Beatlemania: Part one

The following is the first half of a story I wrote for a creative writing class a few years ago…

“Sheryl, move your ass!” I screamed as I threw myself into the back of the waiting taxi. “If we miss this I’ll kill you!”

With an unattractive scowl on her face and an equally unattractive sloth-like saunter, Sheryl slowly progressed towards the waiting vehicle. She’d just finished telling me for the millionth time how stupid she thought my mission was. I had taken offence to her criticism – especially when she called me a ‘British Invasion-addicted harlot’ – and beyond my angry prodding for her to walk faster, we were currently not speaking.

Sheryl lowered herself into the taxi and smiled demurely at the driver. He started the engine and took off down the narrow street. It was a 45-minute drive to downtown Toronto, and I was becoming increasingly agitated with every passing moment. For the past three months – ever since I purchased two tickets to the concert – I had thought of nothing but this day. If I missed the most important opportunity of my life, I probably would kill Sheryl.

Her high-pitched voice broke into my thoughts. Despite her protests earlier, she still wanted to accompany me and participate in my quest.

“Ok, so explain to me again why this is such a big deal,” Sheryl said. “I mean, they’re just musicians, right? And they aren’t even that good. And seriously, they’re from Europe. Like, don’t people listen to them in Europe? Why do they have to come all the way here?”

I groaned. Apparently we were speaking again. “Don’t be an idiot, Sheryl. They are the biggest band of all time, and they are here to get even more famous. God, don’t you listen to anything?”

“Fine,” she replied sourly. “So what’s your plan when we get there?”

I pondered her question. I’d been running through the step-by-step actions I’d take once I arrived at the arena where the concert was being held, but had yet to voice my plan aloud. Reaching a conclusion, I turned in my seat.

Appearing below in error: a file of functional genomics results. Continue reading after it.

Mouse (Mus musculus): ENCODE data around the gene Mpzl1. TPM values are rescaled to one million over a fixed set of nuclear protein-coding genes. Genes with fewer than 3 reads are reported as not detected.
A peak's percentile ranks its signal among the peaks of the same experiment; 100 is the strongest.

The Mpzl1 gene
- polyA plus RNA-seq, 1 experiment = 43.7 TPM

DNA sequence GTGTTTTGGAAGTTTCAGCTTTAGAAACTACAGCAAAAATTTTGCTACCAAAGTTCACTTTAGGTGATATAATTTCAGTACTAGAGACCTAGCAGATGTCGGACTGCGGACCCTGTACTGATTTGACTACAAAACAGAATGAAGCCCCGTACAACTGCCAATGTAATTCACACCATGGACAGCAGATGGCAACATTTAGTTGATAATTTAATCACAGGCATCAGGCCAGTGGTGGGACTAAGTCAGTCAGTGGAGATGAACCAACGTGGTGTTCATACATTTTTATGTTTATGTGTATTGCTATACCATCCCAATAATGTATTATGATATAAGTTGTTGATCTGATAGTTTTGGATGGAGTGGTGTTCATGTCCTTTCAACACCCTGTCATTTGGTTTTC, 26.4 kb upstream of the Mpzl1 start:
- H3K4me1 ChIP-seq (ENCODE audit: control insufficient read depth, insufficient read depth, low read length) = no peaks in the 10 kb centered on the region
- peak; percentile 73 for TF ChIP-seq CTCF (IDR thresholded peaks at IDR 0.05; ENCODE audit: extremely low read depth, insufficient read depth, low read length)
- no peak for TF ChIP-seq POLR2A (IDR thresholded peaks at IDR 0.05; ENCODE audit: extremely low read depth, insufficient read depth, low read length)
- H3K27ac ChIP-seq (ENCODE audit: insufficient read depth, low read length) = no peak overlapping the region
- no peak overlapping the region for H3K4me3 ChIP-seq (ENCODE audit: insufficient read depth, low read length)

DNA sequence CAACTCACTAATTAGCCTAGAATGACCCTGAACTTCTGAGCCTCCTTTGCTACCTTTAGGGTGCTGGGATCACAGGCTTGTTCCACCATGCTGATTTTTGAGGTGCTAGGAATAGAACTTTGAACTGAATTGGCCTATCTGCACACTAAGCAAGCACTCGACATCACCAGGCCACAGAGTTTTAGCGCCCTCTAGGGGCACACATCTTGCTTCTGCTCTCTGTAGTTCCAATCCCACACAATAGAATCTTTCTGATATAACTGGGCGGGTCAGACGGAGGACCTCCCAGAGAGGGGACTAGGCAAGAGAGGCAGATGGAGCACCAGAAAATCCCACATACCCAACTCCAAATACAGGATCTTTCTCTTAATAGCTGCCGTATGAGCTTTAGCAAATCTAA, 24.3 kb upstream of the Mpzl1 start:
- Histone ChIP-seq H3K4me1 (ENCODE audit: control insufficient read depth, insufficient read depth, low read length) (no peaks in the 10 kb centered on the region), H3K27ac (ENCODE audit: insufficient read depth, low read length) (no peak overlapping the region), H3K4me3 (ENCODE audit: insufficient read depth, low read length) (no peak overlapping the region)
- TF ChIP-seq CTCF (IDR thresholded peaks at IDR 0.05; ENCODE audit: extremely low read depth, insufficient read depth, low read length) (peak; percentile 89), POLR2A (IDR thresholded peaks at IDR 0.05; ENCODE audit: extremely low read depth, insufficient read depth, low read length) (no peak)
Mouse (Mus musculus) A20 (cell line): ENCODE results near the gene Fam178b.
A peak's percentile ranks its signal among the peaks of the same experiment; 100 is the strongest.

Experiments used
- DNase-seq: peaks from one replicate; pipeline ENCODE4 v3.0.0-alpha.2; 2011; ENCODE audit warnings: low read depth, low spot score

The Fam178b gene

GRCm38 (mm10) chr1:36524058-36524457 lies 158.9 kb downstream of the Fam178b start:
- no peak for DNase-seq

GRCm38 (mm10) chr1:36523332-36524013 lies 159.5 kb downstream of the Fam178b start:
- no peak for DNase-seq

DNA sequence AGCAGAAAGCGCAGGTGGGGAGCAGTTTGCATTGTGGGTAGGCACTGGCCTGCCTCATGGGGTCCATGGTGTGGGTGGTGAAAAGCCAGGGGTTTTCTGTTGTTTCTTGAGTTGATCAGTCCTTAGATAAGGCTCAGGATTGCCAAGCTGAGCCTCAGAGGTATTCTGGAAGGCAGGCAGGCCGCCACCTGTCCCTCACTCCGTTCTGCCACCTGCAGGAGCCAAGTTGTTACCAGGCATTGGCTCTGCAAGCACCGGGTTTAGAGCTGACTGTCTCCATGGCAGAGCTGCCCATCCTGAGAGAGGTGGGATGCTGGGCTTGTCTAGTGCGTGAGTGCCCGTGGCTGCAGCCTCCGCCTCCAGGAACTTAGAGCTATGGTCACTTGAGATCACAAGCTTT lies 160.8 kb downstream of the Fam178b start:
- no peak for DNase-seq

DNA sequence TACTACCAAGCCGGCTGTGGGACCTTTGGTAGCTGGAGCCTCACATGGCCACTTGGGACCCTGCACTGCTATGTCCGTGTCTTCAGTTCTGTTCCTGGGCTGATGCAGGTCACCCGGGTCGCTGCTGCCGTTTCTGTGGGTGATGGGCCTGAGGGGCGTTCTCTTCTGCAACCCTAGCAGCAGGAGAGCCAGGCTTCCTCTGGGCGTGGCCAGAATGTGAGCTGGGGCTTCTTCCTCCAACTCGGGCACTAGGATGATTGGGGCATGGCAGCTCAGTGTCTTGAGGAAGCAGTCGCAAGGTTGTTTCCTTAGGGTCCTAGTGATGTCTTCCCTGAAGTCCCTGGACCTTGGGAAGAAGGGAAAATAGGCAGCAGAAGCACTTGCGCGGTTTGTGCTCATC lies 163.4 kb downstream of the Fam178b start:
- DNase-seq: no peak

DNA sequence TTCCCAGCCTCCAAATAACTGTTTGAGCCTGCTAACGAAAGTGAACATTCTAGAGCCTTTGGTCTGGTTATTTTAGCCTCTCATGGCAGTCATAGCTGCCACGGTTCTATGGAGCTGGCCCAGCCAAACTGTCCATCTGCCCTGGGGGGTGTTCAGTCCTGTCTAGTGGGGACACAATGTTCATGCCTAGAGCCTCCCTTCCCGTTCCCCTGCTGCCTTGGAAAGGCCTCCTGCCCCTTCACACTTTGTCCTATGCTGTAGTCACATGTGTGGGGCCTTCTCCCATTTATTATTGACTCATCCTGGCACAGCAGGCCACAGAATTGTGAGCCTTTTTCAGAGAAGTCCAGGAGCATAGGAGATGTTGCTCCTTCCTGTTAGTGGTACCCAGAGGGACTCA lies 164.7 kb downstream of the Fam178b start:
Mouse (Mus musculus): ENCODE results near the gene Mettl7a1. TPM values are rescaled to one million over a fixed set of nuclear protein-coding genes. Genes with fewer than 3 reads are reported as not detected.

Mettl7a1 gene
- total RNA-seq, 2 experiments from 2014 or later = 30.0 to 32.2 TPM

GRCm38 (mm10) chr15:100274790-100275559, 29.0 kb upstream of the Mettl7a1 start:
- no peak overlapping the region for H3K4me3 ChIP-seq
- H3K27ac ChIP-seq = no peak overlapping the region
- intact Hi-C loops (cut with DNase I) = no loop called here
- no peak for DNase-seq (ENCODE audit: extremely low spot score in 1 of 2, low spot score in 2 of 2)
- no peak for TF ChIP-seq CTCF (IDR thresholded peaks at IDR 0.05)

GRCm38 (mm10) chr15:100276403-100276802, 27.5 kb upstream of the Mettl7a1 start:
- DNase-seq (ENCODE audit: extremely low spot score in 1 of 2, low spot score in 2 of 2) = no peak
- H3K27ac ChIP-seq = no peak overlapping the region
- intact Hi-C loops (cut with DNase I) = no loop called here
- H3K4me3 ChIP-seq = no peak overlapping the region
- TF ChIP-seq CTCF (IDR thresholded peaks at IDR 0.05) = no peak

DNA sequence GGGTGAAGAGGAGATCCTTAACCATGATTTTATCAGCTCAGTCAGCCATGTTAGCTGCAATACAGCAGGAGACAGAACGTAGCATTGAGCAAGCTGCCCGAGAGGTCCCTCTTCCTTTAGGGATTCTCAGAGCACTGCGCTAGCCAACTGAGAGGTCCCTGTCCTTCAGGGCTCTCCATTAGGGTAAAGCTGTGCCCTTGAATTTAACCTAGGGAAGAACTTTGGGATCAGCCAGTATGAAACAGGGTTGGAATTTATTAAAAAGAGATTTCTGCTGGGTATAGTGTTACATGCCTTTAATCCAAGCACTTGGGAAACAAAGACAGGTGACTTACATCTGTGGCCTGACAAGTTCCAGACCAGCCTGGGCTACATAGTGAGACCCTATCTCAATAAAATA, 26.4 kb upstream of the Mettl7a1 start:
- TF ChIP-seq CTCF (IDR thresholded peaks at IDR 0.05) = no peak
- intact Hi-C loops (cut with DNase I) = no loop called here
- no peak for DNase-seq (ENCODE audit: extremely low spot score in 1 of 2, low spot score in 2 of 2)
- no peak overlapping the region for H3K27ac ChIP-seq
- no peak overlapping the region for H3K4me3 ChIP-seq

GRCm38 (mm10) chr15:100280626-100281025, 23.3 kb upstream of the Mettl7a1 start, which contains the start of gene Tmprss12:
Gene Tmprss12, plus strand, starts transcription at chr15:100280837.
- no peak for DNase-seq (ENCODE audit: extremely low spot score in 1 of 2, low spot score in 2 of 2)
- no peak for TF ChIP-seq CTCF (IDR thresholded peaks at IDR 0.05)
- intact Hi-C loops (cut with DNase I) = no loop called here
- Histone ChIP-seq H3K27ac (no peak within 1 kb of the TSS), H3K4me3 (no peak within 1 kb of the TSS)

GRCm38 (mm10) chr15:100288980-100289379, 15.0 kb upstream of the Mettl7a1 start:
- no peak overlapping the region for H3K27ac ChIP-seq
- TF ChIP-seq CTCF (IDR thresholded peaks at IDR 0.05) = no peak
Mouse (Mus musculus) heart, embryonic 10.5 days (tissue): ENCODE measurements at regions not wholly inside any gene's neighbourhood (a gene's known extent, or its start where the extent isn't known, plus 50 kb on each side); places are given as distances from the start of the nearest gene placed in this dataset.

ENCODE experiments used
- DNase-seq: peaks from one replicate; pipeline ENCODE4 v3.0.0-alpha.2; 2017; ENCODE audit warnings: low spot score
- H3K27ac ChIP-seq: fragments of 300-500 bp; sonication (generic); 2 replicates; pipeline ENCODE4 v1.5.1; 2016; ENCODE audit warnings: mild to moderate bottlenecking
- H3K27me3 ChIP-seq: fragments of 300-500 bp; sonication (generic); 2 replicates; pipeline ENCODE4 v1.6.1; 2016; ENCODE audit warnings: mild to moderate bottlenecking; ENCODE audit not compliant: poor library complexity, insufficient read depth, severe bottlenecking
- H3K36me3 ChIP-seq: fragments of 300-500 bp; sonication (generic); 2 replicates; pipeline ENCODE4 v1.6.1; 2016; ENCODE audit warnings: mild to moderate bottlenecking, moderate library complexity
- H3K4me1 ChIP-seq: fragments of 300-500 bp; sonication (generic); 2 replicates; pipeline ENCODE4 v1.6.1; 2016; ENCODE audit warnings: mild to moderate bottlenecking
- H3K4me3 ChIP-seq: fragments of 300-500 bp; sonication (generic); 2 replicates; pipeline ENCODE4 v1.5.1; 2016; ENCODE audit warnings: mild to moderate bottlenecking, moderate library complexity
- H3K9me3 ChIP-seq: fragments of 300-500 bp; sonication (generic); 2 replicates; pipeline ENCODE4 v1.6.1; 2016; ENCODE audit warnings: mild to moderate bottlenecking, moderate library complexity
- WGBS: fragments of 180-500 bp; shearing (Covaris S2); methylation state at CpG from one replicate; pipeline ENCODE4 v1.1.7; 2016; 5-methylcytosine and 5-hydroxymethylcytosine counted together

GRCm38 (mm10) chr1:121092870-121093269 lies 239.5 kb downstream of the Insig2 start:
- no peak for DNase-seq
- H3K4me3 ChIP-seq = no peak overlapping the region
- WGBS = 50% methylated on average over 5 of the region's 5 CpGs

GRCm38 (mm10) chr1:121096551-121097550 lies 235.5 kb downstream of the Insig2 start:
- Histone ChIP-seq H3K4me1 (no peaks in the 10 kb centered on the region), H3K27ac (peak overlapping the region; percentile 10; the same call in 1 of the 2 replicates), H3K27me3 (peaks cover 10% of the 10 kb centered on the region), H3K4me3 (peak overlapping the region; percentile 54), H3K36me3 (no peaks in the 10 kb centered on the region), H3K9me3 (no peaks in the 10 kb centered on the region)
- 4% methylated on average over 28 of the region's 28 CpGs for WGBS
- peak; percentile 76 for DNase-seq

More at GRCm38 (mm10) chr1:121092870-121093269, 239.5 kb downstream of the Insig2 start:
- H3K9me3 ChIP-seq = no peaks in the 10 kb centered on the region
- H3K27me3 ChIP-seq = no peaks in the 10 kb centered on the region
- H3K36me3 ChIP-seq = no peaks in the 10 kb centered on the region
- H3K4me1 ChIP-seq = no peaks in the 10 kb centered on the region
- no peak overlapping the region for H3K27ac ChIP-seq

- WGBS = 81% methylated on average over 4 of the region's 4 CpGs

“Our number one priority is to get backstage after the concert,” I explained. “Then, I’ll find him and you will disappear.”

Sheryl rolled her eyes. “Fine, I can do that.”

“Good. This is very, very important Sheryl. My entire life is riding on this. Please don’t ruin this chance for me.”

“I won’t,” Sheryl said. “I just don’t get it. Why is seducing a musician so important to you?”

“Because,” I replied. “Once he sleeps with me he’ll fall in love with me. And then we’ll get married and I’ll move to Liverpool and we’ll live happily ever after.”

The taxi slowed down and I looked out the window to see the imposing structure of the Maple Leaf Gardens Arena. I opened the door and jumped onto the sidewalk, smoothing my favourite green dress. Sheryl said it was the only outfit that made my dark brown hair look ‘marginally attractive,’ and for some reason, I always listened to her opinion. She hopped out of the taxi after me and winked at the driver. Together, we walked up the stairs to the main entrance, handed our tickets to a sullen teenage boy, and entered the arena.

“Alright genius, so what’s your plan?” Sheryl asked as we took in the thousands of teenage girls before us. The interior of the arena was literally a sea of patterned dresses, teased hair and too much makeup. I was beginning to feel claustrophobic. I was also starting to second-guess the effectiveness of my seduction strategy. Every girl in the place would sleep with any one of the band members if the opportunity arose. I was one of 10,000 eager groupies.